1. Completed a 4-day training on Developing a Core Team for guiding IQAC, QA activities and curriculum design organized by Quality Assurance Unit, University Grants Commission, Bangladesh in 2017 (March 13-16).
  2. Completed a 1-day training on International Peer Reviewing organized by University Grants Commission, Bangladesh in 2016 (October 25).
  3. Completed a 12-day Professional Development Program on Quality Assurance in Higher Education organized by AIT Extension, Asian Institute of Technology, Thailand in 2016 (April 25-May 6).


Workshops attended:
  1. International OBE Symposium on “Implementation of Outcome-based Education in the Engineering Programs to Meet the Requirements of the Washington Accord” (online) organized by the IQAC, Ahsanullah University of Science and Technology (AUST) (27-28 November 2021).
  2. Workshop on “Using and Creating the Open Education Resources in the Context of Blended Learning” organized by the IQAC, North South University (November 6, 2021)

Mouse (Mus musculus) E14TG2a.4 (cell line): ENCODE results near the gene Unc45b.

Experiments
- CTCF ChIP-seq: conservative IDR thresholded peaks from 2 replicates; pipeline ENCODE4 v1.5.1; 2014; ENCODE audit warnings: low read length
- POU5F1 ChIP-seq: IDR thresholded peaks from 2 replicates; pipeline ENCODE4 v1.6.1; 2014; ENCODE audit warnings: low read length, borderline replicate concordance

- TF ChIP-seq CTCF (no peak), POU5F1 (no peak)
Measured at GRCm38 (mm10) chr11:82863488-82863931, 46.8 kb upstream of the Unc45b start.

3. Workshop on "Outcome Based Education (OBE) Curriculum" organized by Strategic Planning, Quality Assurance Division, University Grants Commission, Bangladesh (October 27-28, 2021).
  4. A 3-day workshop series on "Are Your Online Students Engaged?” organized and sponsored by the Strategic Planning and Quality Assurance Department, University Grants Commission, Bangladesh, and supported by the Institute for the Development of Online Learning (November 29-December 1, 2020).
  5. Workshop on “Accreditation Standards & Criteria” organized by the Bangladesh Accreditation Council (October 14, 2020).
  6. Workshop on “The Role of IQAC to Ensure Quality in Online Higher Education” organized online by the Strategic Planning and Quality Assurance Department, University Grants Commission, Bangladesh (September 03, 2020).